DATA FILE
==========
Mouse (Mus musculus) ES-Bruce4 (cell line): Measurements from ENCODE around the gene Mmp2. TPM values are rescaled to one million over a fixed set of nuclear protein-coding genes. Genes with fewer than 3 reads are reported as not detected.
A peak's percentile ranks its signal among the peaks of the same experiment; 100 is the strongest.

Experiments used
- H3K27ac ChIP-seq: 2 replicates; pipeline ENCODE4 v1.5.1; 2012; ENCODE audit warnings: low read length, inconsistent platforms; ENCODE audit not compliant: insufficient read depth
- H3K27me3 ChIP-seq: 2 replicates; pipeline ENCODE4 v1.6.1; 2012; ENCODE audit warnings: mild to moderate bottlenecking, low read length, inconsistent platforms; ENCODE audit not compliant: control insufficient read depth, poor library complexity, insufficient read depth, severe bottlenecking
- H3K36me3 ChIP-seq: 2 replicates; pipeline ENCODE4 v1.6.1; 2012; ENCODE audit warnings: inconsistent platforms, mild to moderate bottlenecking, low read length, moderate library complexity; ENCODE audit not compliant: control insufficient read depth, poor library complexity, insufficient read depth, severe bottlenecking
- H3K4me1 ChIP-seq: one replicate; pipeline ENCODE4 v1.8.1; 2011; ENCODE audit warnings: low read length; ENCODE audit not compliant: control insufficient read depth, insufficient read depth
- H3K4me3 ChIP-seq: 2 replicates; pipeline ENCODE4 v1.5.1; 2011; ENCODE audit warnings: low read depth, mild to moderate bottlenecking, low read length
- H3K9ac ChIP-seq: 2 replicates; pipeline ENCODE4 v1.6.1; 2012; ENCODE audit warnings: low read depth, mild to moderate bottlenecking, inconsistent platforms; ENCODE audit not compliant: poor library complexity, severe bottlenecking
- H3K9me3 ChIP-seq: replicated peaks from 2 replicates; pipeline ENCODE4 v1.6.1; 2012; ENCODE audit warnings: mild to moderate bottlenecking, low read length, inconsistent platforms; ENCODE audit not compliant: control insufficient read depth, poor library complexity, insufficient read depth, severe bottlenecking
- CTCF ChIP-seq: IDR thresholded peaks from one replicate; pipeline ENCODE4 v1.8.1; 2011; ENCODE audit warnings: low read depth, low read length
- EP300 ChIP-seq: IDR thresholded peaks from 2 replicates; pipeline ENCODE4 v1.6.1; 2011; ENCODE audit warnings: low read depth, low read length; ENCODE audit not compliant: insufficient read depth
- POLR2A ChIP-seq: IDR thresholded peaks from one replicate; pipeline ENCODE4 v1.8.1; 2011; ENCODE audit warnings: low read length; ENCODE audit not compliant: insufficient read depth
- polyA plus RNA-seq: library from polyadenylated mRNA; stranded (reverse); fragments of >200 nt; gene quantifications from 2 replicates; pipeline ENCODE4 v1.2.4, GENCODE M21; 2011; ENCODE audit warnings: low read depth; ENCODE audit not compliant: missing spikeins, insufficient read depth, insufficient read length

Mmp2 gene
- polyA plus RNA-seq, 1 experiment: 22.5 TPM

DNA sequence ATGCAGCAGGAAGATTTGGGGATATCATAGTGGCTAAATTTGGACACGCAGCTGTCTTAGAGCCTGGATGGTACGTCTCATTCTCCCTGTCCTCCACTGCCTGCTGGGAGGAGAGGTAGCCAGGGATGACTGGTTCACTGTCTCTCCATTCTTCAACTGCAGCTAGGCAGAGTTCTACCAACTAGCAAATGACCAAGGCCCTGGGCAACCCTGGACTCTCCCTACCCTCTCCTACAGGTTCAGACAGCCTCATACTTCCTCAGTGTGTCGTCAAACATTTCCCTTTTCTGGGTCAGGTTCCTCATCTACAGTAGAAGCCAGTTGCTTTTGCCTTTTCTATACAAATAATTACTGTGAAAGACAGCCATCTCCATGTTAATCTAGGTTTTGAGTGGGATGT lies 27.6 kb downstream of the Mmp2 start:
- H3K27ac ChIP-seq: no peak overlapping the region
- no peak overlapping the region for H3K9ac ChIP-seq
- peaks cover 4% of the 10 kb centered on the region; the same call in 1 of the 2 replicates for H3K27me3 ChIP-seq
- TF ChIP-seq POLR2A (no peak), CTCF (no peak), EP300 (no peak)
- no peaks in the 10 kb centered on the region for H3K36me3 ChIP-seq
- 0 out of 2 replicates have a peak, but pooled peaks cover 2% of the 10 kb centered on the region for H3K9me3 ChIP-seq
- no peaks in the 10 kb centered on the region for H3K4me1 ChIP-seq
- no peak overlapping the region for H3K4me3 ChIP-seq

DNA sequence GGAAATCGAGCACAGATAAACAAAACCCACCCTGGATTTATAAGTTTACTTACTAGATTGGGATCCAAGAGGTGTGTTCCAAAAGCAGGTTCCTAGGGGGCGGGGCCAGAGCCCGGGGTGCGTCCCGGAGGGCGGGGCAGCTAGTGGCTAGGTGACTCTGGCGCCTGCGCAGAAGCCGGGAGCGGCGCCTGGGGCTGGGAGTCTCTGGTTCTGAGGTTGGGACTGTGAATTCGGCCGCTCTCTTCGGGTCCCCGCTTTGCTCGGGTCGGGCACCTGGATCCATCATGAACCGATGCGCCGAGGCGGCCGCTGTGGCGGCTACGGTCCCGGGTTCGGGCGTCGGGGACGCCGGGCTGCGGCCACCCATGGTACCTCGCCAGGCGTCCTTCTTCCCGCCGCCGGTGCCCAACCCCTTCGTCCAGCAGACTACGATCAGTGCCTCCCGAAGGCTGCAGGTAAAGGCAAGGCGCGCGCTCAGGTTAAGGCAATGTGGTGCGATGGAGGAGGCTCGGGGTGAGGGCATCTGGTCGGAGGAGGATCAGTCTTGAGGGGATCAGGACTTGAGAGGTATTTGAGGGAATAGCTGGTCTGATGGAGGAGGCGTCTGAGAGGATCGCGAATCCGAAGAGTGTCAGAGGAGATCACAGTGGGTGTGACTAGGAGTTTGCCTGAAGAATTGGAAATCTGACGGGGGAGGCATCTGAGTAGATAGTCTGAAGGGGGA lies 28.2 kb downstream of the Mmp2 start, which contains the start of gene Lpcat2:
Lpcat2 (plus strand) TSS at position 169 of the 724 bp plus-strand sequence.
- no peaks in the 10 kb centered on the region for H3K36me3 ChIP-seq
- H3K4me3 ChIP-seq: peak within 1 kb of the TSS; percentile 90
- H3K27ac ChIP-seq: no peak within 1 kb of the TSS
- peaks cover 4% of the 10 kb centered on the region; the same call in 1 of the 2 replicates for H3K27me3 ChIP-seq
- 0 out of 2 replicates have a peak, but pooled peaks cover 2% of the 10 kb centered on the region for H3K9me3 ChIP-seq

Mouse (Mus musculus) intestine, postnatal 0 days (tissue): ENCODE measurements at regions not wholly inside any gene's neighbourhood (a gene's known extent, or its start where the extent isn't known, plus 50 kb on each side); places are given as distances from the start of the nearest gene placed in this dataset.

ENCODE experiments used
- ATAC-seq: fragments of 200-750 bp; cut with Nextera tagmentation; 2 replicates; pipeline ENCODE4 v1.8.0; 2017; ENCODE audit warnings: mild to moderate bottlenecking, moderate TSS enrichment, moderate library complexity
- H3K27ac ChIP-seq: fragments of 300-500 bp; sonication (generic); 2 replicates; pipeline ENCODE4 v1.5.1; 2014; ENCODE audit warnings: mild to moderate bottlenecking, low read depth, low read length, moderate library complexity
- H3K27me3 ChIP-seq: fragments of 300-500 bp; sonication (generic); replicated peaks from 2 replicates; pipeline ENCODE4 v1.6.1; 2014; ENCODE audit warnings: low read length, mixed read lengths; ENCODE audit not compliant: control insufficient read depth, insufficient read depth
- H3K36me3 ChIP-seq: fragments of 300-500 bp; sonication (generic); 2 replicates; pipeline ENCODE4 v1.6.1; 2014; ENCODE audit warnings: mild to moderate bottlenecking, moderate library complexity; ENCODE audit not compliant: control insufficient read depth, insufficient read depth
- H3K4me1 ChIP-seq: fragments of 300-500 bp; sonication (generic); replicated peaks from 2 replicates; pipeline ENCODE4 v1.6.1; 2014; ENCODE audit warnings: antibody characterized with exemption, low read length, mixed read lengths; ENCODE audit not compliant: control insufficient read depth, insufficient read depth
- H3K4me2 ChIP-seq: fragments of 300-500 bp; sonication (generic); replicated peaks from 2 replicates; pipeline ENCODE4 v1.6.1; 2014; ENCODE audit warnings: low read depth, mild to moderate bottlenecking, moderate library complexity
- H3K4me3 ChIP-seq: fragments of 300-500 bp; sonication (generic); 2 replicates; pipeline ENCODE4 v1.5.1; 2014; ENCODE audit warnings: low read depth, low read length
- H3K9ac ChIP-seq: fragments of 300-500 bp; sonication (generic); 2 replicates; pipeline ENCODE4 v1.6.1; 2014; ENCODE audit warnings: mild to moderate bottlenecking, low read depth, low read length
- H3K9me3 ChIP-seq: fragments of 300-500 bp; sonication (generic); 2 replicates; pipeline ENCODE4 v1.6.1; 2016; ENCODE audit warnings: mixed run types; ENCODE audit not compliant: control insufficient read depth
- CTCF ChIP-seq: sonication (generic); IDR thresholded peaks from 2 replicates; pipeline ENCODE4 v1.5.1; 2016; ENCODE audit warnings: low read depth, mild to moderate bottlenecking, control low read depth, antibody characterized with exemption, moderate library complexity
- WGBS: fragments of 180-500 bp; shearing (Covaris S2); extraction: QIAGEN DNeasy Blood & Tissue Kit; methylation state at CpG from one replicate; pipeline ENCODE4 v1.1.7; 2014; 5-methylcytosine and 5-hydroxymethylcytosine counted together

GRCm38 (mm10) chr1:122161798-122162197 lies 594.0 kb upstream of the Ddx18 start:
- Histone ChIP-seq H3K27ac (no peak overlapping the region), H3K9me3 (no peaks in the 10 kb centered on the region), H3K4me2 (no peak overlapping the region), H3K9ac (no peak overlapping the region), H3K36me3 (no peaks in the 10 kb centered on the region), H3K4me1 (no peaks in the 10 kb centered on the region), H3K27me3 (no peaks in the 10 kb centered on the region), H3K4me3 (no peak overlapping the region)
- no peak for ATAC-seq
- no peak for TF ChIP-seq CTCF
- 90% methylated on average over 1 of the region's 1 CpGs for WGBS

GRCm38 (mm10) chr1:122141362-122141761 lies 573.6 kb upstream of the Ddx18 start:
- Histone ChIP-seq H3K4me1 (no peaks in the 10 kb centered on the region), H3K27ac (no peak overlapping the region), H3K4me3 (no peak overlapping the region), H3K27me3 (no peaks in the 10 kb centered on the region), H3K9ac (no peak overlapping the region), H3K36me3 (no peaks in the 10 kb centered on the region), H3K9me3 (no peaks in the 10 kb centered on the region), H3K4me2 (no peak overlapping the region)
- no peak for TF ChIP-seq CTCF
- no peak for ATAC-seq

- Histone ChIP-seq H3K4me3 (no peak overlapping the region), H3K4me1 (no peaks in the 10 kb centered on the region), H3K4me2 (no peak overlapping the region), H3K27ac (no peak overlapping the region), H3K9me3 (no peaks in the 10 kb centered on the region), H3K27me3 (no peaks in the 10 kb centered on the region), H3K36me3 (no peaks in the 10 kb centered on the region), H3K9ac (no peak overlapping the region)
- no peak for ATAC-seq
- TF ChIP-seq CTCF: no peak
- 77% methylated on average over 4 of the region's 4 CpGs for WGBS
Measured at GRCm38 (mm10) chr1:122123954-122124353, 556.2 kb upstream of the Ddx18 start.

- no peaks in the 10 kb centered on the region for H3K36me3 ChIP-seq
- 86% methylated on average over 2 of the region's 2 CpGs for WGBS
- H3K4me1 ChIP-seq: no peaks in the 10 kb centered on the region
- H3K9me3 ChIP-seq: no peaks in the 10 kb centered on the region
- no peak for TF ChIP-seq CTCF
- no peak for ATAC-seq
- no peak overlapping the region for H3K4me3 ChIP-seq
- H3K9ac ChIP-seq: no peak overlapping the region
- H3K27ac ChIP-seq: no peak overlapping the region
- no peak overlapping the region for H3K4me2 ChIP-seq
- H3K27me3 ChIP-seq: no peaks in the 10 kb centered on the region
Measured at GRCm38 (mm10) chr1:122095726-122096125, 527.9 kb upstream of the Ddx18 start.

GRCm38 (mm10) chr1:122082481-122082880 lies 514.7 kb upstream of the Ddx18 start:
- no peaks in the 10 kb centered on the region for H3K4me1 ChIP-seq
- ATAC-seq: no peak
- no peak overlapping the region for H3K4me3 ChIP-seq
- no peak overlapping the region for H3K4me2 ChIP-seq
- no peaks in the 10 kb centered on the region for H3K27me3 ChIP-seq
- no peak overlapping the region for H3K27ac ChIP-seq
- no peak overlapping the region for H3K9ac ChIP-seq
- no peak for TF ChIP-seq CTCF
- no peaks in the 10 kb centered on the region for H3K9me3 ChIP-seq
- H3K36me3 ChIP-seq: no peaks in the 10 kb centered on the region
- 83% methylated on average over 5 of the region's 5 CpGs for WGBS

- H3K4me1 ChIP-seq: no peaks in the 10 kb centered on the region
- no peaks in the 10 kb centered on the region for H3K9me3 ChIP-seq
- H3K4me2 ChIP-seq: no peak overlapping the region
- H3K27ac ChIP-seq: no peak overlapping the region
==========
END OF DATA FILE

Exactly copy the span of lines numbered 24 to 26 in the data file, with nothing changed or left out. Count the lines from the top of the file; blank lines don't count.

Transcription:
- no peaks in the 10 kb centered on the region for H3K4me1 ChIP-seq
- no peak overlapping the region for H3K4me3 ChIP-seq

DNA sequence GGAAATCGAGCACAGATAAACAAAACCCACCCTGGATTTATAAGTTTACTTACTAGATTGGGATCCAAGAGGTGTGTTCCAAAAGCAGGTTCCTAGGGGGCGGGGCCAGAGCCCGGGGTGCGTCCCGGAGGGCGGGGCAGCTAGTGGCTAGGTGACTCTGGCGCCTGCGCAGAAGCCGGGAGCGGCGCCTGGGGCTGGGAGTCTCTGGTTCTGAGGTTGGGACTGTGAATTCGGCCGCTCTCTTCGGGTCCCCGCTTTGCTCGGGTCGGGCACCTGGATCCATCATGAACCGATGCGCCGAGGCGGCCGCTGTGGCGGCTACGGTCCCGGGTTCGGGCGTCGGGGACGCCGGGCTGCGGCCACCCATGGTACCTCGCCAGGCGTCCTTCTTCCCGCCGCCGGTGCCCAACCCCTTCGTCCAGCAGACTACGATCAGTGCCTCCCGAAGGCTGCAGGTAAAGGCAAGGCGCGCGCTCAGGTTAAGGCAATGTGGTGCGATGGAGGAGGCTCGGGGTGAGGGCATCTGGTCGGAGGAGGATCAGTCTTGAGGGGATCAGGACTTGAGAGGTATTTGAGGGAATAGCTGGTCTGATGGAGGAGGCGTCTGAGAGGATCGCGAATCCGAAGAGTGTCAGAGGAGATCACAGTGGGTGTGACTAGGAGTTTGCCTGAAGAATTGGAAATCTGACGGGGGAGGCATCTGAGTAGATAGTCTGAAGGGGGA lies 28.2 kb downstream of the Mmp2 start, which contains the start of gene Lpcat2: